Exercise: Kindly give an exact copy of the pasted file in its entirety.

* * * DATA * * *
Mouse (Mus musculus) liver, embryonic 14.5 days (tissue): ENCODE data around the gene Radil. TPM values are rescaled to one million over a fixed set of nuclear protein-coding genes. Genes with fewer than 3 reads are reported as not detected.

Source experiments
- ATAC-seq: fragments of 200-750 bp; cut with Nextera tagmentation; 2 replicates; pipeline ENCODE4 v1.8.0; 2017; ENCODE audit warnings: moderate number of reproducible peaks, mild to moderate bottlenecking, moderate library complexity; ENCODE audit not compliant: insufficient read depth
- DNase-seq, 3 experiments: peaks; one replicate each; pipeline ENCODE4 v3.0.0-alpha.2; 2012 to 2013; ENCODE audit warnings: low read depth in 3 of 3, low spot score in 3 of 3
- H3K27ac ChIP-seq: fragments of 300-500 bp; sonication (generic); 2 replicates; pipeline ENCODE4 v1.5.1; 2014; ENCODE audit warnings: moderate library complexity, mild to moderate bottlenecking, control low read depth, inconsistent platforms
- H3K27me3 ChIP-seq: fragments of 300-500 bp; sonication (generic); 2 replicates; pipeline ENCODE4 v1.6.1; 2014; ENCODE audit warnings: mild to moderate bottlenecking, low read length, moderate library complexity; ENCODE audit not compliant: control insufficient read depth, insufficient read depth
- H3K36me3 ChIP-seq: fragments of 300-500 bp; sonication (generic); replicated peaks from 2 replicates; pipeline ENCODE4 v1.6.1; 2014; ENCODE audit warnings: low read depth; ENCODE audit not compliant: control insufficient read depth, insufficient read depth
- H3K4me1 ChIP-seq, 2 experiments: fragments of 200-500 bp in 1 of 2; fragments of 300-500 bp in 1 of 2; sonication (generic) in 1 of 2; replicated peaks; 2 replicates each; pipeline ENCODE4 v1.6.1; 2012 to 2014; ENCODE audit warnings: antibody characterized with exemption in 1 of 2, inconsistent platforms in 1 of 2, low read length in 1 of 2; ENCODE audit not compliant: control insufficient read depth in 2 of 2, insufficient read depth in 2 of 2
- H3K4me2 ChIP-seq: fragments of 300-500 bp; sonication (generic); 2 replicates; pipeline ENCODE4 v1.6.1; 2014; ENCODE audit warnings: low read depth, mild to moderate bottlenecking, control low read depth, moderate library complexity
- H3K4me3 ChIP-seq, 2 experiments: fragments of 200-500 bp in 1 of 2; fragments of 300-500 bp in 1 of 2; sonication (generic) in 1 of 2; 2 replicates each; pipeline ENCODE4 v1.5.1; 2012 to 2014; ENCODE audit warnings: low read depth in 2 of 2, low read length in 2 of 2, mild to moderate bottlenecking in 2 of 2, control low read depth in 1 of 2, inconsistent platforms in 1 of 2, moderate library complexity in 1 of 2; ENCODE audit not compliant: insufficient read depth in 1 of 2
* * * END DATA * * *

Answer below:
Mouse (Mus musculus) liver, embryonic 14.5 days (tissue): ENCODE data around the gene Radil. TPM values are rescaled to one million over a fixed set of nuclear protein-coding genes. Genes with fewer than 3 reads are reported as not detected.

Source experiments
- ATAC-seq: fragments of 200-750 bp; cut with Nextera tagmentation; 2 replicates; pipeline ENCODE4 v1.8.0; 2017; ENCODE audit warnings: moderate number of reproducible peaks, mild to moderate bottlenecking, moderate library complexity; ENCODE audit not compliant: insufficient read depth
- DNase-seq, 3 experiments: peaks; one replicate each; pipeline ENCODE4 v3.0.0-alpha.2; 2012 to 2013; ENCODE audit warnings: low read depth in 3 of 3, low spot score in 3 of 3
- H3K27ac ChIP-seq: fragments of 300-500 bp; sonication (generic); 2 replicates; pipeline ENCODE4 v1.5.1; 2014; ENCODE audit warnings: moderate library complexity, mild to moderate bottlenecking, control low read depth, inconsistent platforms
- H3K27me3 ChIP-seq: fragments of 300-500 bp; sonication (generic); 2 replicates; pipeline ENCODE4 v1.6.1; 2014; ENCODE audit warnings: mild to moderate bottlenecking, low read length, moderate library complexity; ENCODE audit not compliant: control insufficient read depth, insufficient read depth
- H3K36me3 ChIP-seq: fragments of 300-500 bp; sonication (generic); replicated peaks from 2 replicates; pipeline ENCODE4 v1.6.1; 2014; ENCODE audit warnings: low read depth; ENCODE audit not compliant: control insufficient read depth, insufficient read depth
- H3K4me1 ChIP-seq, 2 experiments: fragments of 200-500 bp in 1 of 2; fragments of 300-500 bp in 1 of 2; sonication (generic) in 1 of 2; replicated peaks; 2 replicates each; pipeline ENCODE4 v1.6.1; 2012 to 2014; ENCODE audit warnings: antibody characterized with exemption in 1 of 2, inconsistent platforms in 1 of 2, low read length in 1 of 2; ENCODE audit not compliant: control insufficient read depth in 2 of 2, insufficient read depth in 2 of 2
- H3K4me2 ChIP-seq: fragments of 300-500 bp; sonication (generic); 2 replicates; pipeline ENCODE4 v1.6.1; 2014; ENCODE audit warnings: low read depth, mild to moderate bottlenecking, control low read depth, moderate library complexity
- H3K4me3 ChIP-seq, 2 experiments: fragments of 200-500 bp in 1 of 2; fragments of 300-500 bp in 1 of 2; sonication (generic) in 1 of 2; 2 replicates each; pipeline ENCODE4 v1.5.1; 2012 to 2014; ENCODE audit warnings: low read depth in 2 of 2, low read length in 2 of 2, mild to moderate bottlenecking in 2 of 2, control low read depth in 1 of 2, inconsistent platforms in 1 of 2, moderate library complexity in 1 of 2; ENCODE audit not compliant: insufficient read depth in 1 of 2